This document is part of the Assessing your organisation’s conflict of interest risk resource.
Organisations in restricted communities are generally geographically isolated and may not have access to specialist areas of knowledge. As such, the information below assists with identifying conflict of interest risks. When developing a conflict of interest policy for restricted communities, organisations should consider the following issues:
- recruitment and selection processes
- discretionary decision making
- record keeping of decision-making processes
- use of public resources
- assignment of multiple functions to one individual (conflicts of duties are a particular risk in restricted communities)
- regulation, licensing, testing and inspection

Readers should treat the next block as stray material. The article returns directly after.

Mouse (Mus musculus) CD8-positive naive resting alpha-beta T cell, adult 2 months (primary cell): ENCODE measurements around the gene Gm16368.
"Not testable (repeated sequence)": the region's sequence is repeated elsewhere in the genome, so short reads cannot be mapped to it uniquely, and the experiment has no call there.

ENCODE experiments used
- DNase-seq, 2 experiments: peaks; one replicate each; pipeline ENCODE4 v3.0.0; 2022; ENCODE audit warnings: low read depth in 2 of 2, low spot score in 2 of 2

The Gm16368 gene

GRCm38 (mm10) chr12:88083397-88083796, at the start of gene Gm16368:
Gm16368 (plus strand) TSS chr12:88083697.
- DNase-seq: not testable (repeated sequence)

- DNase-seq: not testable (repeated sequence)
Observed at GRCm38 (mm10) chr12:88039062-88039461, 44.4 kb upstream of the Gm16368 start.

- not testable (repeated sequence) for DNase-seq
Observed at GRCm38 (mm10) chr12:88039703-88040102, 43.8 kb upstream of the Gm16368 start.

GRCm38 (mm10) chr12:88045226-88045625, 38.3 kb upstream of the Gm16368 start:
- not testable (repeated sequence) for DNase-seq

- links between decision-makers and family members or other associates
- collection, use and maintenance of confidential information
- recognition of conflict of interest in relation to consensual personal relationships where a hierarchical working relationship also exists
- secondary and post-separation employment
- tender evaluation.
If these risks are relevant to your organisation or community, consider whether they are being managed by the following strategies:
- a single coordinated policy approach for managing conflicts of interest in your community
- consulting with the community as part of the policy development process
- making policies publicly available and accessible to all
- considering how to manage the perception of conflicts of interest (e.g. promoting transparency by making public decisions about the management of conflicts of interest).